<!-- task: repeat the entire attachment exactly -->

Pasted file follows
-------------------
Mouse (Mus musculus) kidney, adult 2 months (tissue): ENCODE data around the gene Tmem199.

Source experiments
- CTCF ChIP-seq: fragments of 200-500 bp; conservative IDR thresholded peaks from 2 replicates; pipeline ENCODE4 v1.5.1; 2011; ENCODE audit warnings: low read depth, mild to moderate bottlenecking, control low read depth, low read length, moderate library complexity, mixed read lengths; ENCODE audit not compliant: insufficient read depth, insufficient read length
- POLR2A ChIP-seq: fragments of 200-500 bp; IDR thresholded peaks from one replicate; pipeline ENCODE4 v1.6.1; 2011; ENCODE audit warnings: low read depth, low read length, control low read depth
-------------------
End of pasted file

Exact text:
Mouse (Mus musculus) kidney, adult 2 months (tissue): ENCODE data around the gene Tmem199.

Source experiments
- CTCF ChIP-seq: fragments of 200-500 bp; conservative IDR thresholded peaks from 2 replicates; pipeline ENCODE4 v1.5.1; 2011; ENCODE audit warnings: low read depth, mild to moderate bottlenecking, control low read depth, low read length, moderate library complexity, mixed read lengths; ENCODE audit not compliant: insufficient read depth, insufficient read length
- POLR2A ChIP-seq: fragments of 200-500 bp; IDR thresholded peaks from one replicate; pipeline ENCODE4 v1.6.1; 2011; ENCODE audit warnings: low read depth, low read length, control low read depth